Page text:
February 1, 2011 / January 19, 2011
37th Week after Pentecost. Tone three.Venerable Macarius the Great of Egypt (390).
St. Mark, archbishop of Ephesus (1444).
Blessed Theodore of Novgorod, fool-for-Christ (1392).
Venerable Macarius the Roman of Novgorod (1550).
New Hieromartyr Peter priest (1918).
New Hieromartyr Nicholas priest (1930).
Martyr Theodore (1940).
Venerable Macarius of the Kiev Caves (12th c.).
Venerable Macarius, deacon of the Kiev Caves (13th-l4th c.).
Opening of the relics of Venerable Sabbas of Storozhev or Zvenigorod (1652).
Virgin-martyr Euphrasia of Nicomedia (303).
Venerable Macarius of Alexandria (394).
Venerable Anthony the Stylite of Martq'ophi, Georgia (6th c.) (Georgia).
St. Arsenius, archbishop of Kerkyra (Corfu) (953).
St. Branwalader (Breward) of Cornwall and the Channel Islands (6th c.) (Celtic & British).
Venerable Meletius, confessor of Mt. Galesion, monk (1286) (Greek).
Translation of the relics (950) of St. Gregory the Theologian (389).
Martyr Anthony Rawah the Qpraisite (8th c.).
Quote for the Day:
"For a man to know God, and to know himself and his proper rank - a knowledge now possessed even by Christians who are thought to be quite unlearned - is a knowledge superior to natural science and astronomy and to all philosophy...Moreover, for our intellect to know its own infirmity, and to seek healing for it, is incomparably greater than to know and search out the magnitude of the stars, the principles of nature, the generation of terrestrial things and the circuits of the celestial bodies...For the intellect that recognizes its own infirmity has discovered where to enter in order to find salvation and how to approach the light of knowledge and receive the true wisdom that does not pass away with this present world."
Saint Gregory Palamas
Scripture Readings for the Day:
The Untamable Tongue1 My brethren, let not many of you become teachers, knowing that we shall receive a stricter judgment. 2 For we all stumble in many things. If anyone does not stumble in word, he is a perfect man, able also to bridle the whole body. 3 Indeed, we put bits in horses’ mouths that they may obey us, and we turn their whole body. 4 Look also at ships: although they are so large and are driven by fierce winds, they are turned by a very small rudder wherever the pilot desires. 5 Even so the tongue is a little member and boasts great things.
See how great a forest a little fire kindles! 6 And the tongue is a fire, a world of iniquity. The tongue is so set among our members that it defiles the whole body, and sets on fire the course of nature; and it is set on fire by hell. 7 For every kind of beast and bird, of reptile and creature of the sea, is tamed and has been tamed by mankind. 8 But no man can tame the tongue. It is an unruly evil, full of deadly poison. 9 With it we bless our God and Father, and with it we curse men, who have been made in the similitude of God. 10 Out of the same mouth proceed blessing and cursing. My brethren, these things ought not to be so.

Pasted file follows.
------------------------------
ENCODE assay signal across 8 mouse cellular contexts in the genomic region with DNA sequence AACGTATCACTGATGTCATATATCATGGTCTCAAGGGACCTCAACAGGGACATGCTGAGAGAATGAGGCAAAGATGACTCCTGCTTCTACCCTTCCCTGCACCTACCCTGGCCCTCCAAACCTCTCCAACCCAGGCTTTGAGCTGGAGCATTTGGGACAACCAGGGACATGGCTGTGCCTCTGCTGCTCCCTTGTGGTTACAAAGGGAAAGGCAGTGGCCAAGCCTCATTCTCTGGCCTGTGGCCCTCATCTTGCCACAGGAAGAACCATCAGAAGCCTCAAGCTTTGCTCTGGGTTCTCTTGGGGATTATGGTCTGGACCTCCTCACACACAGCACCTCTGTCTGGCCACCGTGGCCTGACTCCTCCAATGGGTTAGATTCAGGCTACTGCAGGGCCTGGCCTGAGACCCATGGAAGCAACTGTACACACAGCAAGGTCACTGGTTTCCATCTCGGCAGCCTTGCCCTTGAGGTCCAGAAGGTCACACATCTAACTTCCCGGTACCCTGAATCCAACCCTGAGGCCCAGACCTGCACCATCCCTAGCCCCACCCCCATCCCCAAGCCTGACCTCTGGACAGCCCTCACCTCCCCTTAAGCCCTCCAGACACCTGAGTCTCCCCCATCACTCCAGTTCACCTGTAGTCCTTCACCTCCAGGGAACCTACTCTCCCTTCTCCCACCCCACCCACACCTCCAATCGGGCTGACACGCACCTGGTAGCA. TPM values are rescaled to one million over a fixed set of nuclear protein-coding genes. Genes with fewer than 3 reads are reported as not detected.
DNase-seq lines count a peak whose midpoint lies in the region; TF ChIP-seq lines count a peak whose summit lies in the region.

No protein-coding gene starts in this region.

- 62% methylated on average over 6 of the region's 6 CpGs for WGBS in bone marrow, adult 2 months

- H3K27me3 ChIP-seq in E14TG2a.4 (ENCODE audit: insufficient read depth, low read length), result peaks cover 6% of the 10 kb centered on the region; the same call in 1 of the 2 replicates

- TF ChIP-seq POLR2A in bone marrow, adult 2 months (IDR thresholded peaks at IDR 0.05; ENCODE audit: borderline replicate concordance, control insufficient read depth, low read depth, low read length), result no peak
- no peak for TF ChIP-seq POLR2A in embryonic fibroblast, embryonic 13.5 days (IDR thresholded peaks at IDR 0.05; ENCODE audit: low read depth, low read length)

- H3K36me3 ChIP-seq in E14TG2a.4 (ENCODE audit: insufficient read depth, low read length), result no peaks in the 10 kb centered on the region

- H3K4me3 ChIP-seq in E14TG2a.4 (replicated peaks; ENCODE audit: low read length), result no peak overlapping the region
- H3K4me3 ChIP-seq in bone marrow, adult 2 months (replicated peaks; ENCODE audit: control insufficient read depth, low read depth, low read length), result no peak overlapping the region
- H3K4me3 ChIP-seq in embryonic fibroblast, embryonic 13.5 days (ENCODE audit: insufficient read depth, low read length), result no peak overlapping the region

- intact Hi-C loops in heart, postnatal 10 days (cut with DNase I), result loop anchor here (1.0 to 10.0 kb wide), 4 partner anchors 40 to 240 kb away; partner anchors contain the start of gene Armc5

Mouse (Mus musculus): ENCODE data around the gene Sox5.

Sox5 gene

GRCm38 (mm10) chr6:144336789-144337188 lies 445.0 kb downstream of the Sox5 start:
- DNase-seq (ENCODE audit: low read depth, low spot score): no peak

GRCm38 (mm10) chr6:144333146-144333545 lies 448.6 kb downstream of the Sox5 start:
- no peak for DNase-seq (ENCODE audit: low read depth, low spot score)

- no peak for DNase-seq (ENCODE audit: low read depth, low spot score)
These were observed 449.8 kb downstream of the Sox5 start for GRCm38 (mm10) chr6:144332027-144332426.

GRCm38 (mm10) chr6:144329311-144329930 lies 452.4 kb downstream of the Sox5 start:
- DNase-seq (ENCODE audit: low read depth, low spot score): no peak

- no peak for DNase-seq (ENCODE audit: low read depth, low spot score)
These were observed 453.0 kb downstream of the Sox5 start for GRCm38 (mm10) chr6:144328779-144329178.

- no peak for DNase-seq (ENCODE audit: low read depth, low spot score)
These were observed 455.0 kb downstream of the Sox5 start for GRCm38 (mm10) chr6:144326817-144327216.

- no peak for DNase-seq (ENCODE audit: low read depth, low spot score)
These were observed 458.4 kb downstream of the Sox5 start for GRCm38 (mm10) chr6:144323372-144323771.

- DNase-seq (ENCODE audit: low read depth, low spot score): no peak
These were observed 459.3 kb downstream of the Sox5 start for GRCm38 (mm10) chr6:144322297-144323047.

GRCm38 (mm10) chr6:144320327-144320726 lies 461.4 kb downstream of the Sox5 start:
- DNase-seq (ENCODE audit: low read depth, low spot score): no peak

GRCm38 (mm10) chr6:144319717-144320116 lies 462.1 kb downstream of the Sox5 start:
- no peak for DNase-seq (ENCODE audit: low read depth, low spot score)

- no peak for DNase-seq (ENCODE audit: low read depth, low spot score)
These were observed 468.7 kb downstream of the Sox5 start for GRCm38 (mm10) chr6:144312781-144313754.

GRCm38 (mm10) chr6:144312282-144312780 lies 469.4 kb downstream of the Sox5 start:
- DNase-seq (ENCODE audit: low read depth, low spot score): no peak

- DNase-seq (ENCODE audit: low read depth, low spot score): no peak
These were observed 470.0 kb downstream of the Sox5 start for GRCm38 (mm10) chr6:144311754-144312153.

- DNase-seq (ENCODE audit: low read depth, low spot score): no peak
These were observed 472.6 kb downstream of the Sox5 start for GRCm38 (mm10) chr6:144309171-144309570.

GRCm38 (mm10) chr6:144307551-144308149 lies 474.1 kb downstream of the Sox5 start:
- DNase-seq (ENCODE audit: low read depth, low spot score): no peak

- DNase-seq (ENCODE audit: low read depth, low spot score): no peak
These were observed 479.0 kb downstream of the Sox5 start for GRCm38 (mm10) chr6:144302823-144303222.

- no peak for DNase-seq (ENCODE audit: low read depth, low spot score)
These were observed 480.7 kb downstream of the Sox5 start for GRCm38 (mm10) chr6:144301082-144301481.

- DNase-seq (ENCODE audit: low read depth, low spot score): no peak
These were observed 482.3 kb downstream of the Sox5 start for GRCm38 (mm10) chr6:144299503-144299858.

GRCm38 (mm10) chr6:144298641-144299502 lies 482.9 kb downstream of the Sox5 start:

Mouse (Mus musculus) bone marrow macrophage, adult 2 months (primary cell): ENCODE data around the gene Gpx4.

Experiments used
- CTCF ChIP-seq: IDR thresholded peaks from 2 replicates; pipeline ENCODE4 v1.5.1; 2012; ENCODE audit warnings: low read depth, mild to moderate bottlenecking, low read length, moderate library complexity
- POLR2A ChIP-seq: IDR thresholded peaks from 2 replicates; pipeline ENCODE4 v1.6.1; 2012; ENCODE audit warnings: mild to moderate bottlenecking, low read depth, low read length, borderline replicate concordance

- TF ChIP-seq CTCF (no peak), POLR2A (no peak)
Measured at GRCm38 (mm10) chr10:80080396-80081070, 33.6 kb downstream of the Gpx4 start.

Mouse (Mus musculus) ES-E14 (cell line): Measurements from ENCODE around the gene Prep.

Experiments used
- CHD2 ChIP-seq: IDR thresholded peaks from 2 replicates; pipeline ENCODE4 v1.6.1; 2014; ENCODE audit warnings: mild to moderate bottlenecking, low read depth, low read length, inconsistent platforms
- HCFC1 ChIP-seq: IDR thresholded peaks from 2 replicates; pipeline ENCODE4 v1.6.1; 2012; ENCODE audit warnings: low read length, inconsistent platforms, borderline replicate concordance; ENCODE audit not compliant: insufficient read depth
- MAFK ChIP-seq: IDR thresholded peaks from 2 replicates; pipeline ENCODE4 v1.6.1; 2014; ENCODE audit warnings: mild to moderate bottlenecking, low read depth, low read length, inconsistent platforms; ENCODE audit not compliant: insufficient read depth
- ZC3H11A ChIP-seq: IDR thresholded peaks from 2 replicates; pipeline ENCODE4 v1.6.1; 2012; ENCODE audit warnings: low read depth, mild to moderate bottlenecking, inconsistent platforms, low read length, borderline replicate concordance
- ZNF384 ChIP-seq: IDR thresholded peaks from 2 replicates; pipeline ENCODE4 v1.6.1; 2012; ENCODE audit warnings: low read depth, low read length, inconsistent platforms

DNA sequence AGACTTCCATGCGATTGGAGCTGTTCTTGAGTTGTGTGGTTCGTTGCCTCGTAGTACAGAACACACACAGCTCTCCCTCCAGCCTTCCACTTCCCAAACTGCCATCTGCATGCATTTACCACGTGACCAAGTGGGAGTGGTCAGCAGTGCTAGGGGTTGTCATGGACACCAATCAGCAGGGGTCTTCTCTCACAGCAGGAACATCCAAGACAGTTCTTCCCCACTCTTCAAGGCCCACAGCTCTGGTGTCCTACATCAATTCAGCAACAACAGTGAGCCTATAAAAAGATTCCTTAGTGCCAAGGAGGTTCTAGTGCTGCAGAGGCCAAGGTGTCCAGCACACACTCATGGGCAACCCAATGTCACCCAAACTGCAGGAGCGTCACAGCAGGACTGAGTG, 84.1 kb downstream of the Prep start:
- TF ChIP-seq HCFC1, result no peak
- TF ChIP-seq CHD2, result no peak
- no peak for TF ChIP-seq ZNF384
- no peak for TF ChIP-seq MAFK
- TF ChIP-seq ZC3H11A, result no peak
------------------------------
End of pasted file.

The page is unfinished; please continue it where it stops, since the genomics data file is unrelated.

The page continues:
11 And Jesus went into Jerusalem and into the temple. So when He had looked around at all things, as the hour was already late, He went out to Bethany with the twelve.
The Fig Tree Withered12 Now the next day, when they had come out from Bethany, He was hungry. 13 And seeing from afar a fig tree having leaves, He went to see if perhaps He would find something on it. When He came to it, He found nothing but leaves, for it was not the season for figs. 14 In response Jesus said to it, “Let no one eat fruit from you ever again.”
And His disciples heard it.
Jesus Cleanses the Temple15 So they came to Jerusalem. Then Jesus went into the temple and began to drive out those who bought and sold in the temple, and overturned the tables of the money changers and the seats of those who sold doves. 16 And He would not allow anyone to carry wares through the temple. 17 Then He taught, saying to them, “Is it not written, ‘My house shall be called a house of prayer for all nations’? But you have made it a ‘den of thieves.’”
18 And the scribes and chief priests heard it and sought how they might destroy Him; for they feared Him, because all the people were astonished at His teaching. 19 When evening had come, He went out of the city.
The Lesson of the Withered Fig Tree20 Now in the morning, as they passed by, they saw the fig tree dried up from the roots. 21 And Peter, remembering, said to Him, “Rabbi, look! The fig tree which You cursed has withered away.”
22 So Jesus answered and said to them, “Have faith in God. 23 For assuredly, I say to you, whoever says to this mountain, ‘Be removed and be cast into the sea,’ and does not doubt in his heart, but believes that those things he says will be done, he will have whatever he says.